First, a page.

Taipei, the capital and largest city in Taiwan, has everything you’d want from a big city: monuments and museums, a buzzing nightlife, a rich food culture, easy transportation and some of Asia’s best shopping. Most travelers who come to Taiwan use Taipei as a base for exploring the rest of the island, and in three days, you should have plenty of time to see all the highlights.
Day 1: City Overview
Start your first day in Taipei with a trip to the top of its highest building, the Taipei 101. The world’s fastest elevator whisks you to the 89th floor, where an audio tour will point out some of the city’s major landmarks from the 360-degree windows. Check out the views from the outdoor observation deck, or mail a postcard from one of the highest mailboxes in the world.
After some shopping in the Taipei 101 mall, grab a lunch from the basement grocery store and head to the nearby Chiang Kai Shek Memorial for a picnic in the park. Now that you’ve had an survey of the city, get a sampling of Taiwanese cuisine with a visit to the Shilin Night Market for a dinner of inexpensive and delicious street food.
Day 2: History and Culture
Taiwan has a very rich history, one you’ll explore today with a morning visit to the National Palace Museum. Considered one of the best museums in the world, the National Museum displays a collection of art, artifacts and relics spanning 8,000 years of Chinese and Taiwanese history.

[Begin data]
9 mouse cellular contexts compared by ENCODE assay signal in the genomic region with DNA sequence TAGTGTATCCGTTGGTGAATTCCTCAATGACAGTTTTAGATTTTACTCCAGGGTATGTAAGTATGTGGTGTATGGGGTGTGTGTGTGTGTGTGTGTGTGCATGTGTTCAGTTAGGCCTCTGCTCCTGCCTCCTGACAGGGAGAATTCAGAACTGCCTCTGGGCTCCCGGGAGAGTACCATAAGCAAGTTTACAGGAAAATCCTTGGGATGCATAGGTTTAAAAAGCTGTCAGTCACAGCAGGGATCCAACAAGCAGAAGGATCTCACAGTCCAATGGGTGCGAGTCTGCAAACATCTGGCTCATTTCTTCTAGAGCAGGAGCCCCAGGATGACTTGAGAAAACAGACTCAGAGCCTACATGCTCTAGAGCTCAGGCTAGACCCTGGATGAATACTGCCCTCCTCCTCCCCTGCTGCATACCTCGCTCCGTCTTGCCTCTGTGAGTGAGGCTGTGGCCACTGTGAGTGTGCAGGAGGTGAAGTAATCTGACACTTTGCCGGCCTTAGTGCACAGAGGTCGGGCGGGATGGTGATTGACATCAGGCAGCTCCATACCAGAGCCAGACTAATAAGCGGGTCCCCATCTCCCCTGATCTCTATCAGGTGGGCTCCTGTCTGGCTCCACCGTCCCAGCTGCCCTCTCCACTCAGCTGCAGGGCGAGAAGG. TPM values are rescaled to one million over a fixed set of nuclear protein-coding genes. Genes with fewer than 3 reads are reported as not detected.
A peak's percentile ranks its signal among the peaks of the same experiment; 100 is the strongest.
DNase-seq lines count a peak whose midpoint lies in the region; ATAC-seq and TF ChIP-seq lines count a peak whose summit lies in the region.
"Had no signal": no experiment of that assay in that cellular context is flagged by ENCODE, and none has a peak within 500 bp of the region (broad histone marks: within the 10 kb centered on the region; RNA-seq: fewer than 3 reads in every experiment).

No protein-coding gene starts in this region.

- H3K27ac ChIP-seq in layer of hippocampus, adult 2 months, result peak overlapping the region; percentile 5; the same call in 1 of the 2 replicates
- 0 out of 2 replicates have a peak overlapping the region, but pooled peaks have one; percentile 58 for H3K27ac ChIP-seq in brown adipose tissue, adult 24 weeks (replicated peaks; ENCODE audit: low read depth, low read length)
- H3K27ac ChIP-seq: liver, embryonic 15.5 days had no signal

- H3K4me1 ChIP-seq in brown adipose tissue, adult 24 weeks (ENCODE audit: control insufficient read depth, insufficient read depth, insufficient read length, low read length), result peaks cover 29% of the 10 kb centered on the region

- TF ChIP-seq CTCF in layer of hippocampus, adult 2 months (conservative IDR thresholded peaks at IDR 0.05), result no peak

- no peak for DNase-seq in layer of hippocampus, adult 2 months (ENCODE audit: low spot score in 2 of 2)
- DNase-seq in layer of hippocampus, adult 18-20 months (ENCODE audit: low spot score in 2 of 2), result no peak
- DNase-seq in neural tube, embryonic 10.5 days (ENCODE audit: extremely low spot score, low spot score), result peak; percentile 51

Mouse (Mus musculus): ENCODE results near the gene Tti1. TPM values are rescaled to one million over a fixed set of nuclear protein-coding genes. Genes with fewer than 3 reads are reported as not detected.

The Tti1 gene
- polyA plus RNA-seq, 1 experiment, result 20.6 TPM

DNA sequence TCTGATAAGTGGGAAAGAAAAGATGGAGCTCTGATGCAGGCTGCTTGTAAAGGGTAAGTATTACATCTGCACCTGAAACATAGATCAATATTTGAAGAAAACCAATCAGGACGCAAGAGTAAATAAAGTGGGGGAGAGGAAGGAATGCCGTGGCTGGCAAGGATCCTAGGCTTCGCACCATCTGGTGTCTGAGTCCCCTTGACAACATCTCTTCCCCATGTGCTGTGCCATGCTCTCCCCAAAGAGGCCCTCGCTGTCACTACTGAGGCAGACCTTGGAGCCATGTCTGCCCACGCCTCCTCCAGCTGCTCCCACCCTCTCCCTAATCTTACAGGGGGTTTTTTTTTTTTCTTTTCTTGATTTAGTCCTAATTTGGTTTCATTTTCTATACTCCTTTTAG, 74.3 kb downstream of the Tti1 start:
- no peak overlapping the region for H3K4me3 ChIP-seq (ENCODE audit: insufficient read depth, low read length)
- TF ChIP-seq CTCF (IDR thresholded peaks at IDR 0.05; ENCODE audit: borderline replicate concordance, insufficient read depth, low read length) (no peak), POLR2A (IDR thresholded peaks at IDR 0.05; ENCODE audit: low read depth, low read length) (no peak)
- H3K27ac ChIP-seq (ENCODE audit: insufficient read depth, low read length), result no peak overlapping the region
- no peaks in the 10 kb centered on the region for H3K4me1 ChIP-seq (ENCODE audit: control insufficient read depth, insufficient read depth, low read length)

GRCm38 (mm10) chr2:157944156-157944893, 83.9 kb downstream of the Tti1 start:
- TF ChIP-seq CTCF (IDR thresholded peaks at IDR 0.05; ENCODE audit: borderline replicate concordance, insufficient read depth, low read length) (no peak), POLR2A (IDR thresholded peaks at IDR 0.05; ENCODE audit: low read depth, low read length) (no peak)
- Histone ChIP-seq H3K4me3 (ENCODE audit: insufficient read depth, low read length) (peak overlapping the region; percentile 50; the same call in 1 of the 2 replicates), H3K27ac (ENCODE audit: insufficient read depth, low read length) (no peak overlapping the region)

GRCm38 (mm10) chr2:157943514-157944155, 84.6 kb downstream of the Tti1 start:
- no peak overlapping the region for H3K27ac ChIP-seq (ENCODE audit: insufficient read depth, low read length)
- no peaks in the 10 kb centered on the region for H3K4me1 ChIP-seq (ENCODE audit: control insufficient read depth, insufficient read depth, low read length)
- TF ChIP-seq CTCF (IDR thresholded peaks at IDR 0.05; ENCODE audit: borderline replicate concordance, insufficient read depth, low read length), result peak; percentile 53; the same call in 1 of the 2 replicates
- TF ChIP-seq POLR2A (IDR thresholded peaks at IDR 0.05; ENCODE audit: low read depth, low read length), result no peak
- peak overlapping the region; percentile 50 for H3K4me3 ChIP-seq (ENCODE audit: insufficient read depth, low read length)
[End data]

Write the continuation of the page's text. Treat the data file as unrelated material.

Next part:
After lunch, spend the afternoon exploring one of Taipei’s many temples. Longshan, the most popular, is a Taoist temple dating back to the early 18th century during the Qing Dynasty. As evening approaches, catch a cab to the Elephant Mountain trailhead for a short hike to watch the sun set behind the iconic Taipei 101.
Day 3: Taipei Outdoors
Taipei is lucky enough to have a national park within its city limits. Get an early start for a day of hiking in Yangmingshan National Park, where you’ll find high peaks, rolling hills, waterfalls and mountaintop meadows waiting to be explored.
In the evening, relax those tired muscles with a soak in the famous Beitou Hot Springs. If you’re interested in the long history of thermal spas in Taipei, make sure to visit the Beitou Hot Springs Museum before you leave.